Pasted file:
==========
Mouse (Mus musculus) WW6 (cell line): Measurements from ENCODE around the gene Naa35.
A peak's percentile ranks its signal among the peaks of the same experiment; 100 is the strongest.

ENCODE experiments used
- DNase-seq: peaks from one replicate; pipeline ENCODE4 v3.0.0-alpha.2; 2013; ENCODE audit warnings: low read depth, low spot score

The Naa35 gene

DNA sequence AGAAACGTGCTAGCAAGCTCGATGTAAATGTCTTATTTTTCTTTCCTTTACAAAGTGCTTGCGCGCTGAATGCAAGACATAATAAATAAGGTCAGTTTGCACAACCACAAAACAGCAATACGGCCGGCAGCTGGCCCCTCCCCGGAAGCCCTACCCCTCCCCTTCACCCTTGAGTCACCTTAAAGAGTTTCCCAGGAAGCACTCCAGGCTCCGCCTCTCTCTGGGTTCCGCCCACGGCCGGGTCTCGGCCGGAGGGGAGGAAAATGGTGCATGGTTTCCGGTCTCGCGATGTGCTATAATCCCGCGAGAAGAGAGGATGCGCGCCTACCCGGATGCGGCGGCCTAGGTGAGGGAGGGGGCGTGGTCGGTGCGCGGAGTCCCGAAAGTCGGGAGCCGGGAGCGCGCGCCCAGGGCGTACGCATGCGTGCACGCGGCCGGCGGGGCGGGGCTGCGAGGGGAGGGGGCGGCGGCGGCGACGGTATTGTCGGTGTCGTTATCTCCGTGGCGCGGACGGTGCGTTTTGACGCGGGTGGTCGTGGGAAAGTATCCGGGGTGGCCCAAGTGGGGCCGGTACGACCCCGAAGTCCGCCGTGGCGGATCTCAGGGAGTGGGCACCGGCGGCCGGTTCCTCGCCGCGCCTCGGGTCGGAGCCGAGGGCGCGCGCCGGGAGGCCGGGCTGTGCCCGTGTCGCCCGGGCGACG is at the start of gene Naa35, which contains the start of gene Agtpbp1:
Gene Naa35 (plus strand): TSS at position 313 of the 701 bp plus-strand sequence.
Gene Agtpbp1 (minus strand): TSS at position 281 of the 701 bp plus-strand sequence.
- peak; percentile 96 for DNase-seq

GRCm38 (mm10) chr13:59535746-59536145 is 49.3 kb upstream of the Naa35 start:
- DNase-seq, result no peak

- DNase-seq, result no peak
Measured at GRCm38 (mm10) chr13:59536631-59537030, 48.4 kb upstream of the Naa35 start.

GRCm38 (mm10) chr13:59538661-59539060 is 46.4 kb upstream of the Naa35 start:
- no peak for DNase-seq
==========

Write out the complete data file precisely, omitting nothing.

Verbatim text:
Mouse (Mus musculus) WW6 (cell line): Measurements from ENCODE around the gene Naa35.
A peak's percentile ranks its signal among the peaks of the same experiment; 100 is the strongest.

ENCODE experiments used
- DNase-seq: peaks from one replicate; pipeline ENCODE4 v3.0.0-alpha.2; 2013; ENCODE audit warnings: low read depth, low spot score

The Naa35 gene

DNA sequence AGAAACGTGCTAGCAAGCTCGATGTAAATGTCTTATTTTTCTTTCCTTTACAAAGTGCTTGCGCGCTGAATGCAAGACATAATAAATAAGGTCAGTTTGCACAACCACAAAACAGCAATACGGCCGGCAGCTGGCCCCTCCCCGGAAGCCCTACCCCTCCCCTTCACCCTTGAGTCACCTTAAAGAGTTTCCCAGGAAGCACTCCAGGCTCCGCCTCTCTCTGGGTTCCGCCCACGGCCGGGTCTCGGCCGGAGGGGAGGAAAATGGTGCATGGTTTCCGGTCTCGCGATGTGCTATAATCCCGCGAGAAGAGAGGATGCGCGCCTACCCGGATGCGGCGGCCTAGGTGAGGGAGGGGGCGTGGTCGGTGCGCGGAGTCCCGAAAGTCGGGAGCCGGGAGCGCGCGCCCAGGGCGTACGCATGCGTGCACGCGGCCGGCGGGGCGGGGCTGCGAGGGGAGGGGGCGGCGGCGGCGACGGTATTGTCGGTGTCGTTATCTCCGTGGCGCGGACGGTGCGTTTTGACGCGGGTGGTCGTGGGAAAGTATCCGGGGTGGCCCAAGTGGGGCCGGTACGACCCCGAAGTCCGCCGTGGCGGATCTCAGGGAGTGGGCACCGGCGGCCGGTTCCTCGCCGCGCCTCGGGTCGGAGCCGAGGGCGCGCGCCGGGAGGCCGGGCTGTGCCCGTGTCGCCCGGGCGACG is at the start of gene Naa35, which contains the start of gene Agtpbp1:
Gene Naa35 (plus strand): TSS at position 313 of the 701 bp plus-strand sequence.
Gene Agtpbp1 (minus strand): TSS at position 281 of the 701 bp plus-strand sequence.
- peak; percentile 96 for DNase-seq

GRCm38 (mm10) chr13:59535746-59536145 is 49.3 kb upstream of the Naa35 start:
- DNase-seq, result no peak

- DNase-seq, result no peak
Measured at GRCm38 (mm10) chr13:59536631-59537030, 48.4 kb upstream of the Naa35 start.

GRCm38 (mm10) chr13:59538661-59539060 is 46.4 kb upstream of the Naa35 start:
- no peak for DNase-seq